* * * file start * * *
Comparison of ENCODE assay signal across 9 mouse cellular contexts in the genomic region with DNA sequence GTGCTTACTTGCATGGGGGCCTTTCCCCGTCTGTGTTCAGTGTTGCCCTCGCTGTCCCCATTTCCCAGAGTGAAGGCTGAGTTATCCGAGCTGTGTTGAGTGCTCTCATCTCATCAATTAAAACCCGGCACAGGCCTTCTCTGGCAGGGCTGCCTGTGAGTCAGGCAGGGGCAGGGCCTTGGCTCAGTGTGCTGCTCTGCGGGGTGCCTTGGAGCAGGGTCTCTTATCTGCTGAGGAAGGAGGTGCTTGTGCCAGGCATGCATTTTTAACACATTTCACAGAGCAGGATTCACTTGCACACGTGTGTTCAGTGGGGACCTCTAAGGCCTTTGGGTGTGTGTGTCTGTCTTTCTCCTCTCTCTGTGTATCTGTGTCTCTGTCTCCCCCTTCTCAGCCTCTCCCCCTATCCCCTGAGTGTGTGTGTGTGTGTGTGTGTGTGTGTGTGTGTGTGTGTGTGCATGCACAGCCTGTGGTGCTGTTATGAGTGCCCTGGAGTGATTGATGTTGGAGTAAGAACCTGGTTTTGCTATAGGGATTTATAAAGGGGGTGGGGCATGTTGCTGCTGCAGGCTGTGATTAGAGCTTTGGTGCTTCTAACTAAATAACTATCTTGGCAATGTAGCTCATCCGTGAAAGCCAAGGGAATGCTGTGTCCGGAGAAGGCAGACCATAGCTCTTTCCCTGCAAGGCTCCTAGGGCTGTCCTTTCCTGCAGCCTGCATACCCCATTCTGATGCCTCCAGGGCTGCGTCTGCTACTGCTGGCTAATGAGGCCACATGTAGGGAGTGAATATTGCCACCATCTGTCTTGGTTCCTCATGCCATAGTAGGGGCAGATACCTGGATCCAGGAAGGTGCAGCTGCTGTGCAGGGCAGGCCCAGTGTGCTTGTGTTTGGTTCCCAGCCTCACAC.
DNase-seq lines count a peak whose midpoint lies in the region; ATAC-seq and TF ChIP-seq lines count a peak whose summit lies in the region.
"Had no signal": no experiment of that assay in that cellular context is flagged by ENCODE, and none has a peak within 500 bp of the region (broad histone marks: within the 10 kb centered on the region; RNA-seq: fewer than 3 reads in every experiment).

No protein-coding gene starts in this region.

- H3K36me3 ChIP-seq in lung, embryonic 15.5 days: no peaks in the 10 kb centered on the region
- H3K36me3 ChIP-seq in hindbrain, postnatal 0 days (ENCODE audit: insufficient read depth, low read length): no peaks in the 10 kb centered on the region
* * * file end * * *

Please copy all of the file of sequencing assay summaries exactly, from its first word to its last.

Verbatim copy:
Comparison of ENCODE assay signal across 9 mouse cellular contexts in the genomic region with DNA sequence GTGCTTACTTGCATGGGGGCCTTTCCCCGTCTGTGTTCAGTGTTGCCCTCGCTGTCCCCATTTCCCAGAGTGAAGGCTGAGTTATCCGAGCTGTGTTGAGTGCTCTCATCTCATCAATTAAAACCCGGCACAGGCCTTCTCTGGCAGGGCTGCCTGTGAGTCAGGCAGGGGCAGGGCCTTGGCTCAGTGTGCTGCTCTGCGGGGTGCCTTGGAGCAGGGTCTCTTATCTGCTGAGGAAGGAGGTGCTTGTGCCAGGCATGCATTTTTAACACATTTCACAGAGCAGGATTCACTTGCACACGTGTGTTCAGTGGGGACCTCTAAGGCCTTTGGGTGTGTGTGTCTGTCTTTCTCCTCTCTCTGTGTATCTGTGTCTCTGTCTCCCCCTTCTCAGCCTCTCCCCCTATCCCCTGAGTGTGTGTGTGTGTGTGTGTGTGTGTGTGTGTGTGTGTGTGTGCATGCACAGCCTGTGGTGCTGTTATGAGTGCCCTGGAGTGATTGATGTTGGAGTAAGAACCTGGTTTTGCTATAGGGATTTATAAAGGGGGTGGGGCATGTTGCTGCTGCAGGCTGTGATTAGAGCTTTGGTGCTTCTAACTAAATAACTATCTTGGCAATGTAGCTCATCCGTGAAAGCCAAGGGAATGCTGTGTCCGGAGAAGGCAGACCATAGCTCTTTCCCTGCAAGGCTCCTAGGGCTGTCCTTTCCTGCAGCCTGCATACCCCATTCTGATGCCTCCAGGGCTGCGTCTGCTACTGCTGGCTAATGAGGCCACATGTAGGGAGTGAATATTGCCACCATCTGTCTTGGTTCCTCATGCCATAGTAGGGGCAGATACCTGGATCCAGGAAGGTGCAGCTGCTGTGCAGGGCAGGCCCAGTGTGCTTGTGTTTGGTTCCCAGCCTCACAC.
DNase-seq lines count a peak whose midpoint lies in the region; ATAC-seq and TF ChIP-seq lines count a peak whose summit lies in the region.
"Had no signal": no experiment of that assay in that cellular context is flagged by ENCODE, and none has a peak within 500 bp of the region (broad histone marks: within the 10 kb centered on the region; RNA-seq: fewer than 3 reads in every experiment).

No protein-coding gene starts in this region.

- H3K36me3 ChIP-seq in lung, embryonic 15.5 days: no peaks in the 10 kb centered on the region
- H3K36me3 ChIP-seq in hindbrain, postnatal 0 days (ENCODE audit: insufficient read depth, low read length): no peaks in the 10 kb centered on the region